An easy way to get a Pinry instance up and running using Docker.
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README.rst

docker-pinry

https://travis-ci.org/pinry/docker-pinry.svg?branch=master

A nice and easy way to get a pinry instance up and running using docker. For help on getting started with docker see the official getting started guide. For more information on Pinry and a demo check out it's website.

Getting docker-pinry

Running this will get the latest version of both docker-pinry and pinry itself:

git clone https://github.com/pinry/docker-pinry
cd docker-pinry

Configuring docker-pinry

Enable signups for new users by editing pinry/settings/__init__.py:

ALLOW_NEW_REGISTRATIONS = True

Additional pinry configuration settings

Building docker-pinry

Running this will build you a docker image with the latest version of both docker-pinry and pinry itself:

sudo docker build -t pinry/pinry .

Running docker-pinry

Running the start command for the first time will setup your production secret key, database and static files. It is important that you decide what port you want and what location on the host machine you wish to store your files. If this is the only thing running on your system and you wish to make it public without a proxy then you can set -p=80:80. The setting -p=10000:80 assumes you are wanting to proxy to this instance using something like nginx. Also note that you must have your host mount directory created first (mkdir -p /mnt/pinry):

sudo docker run -d=true -p=10000:80 -v=/mnt/pinry:/data pinry/pinry /start

If it's the first run it'll take a few seconds but it will print out your container ID which should be used to start and stop the container in the future using the commands:

sudo docker start <container_id>
sudo docker stop <container_id>

Notes on the run commands

  • -v is the volume you are mounting -v=host_dir:docker_dir
  • pinry/pinry is simply what I called my docker build of this image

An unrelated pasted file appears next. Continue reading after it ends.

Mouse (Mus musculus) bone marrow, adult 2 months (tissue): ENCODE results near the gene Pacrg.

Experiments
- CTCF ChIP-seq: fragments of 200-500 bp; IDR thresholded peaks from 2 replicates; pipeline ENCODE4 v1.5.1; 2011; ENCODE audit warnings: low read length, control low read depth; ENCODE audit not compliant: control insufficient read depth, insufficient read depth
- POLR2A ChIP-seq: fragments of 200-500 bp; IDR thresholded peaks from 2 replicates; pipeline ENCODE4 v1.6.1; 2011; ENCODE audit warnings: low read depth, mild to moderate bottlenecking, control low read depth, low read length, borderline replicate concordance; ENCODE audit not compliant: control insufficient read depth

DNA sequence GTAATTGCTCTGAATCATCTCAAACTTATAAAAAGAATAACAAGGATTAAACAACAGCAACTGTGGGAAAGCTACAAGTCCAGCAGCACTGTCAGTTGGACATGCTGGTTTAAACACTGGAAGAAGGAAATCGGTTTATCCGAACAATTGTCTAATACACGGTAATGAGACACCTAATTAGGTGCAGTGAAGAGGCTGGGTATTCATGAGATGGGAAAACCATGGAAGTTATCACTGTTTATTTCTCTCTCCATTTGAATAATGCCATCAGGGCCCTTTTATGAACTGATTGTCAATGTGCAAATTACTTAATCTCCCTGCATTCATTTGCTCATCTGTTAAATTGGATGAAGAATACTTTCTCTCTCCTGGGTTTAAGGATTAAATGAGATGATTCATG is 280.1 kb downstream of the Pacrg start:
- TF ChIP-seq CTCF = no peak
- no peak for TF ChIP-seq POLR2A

• -d=true allows this to run cleanly as a daemon, remove for debugging
  • -p is the port it connects to, -p=host_port:docker_port
  • -e IS_HTTPS=True SSL support, Defaults False
  • -e ALLOW_NEW_REGISTRATIONS=true enables people from creating new accounts. Defaults false
  • -e PRIVATE=true forces users to login before seeing any pins. Defaults false
  • -e CLIENT_MAX_BODY_SIZE=1m set specific value in nginx.conf, Defaults 1m

Using docker-pinry

Open a browser to http://<YOUR-HOSTNAME>:10000 and register. Replace YOUR-HOSTNAME with the name of the machine docker is running on, likely localhost.

Why include nginx and not just map to uwsgi directly?

Because uwsgi/django can't serve static files very well and it is unwise to do so for security reasons. I built this so that people can have a full hosted solution in a container. If you have a host machine running nginx then of course there is no point to run nginx in the container as well, you can simply disable nginx, map uwsgi to a port and then set your host machine's nginx to display your media and static files since that directory is shared between the container and host.

Why use sqlite3?

Because it has a very low resource cost and most pinry websites are small personal ones. Why have a full on database for that? If you need more power than you can easily modify the pinry/settings/production.py to point to a stronger database solution.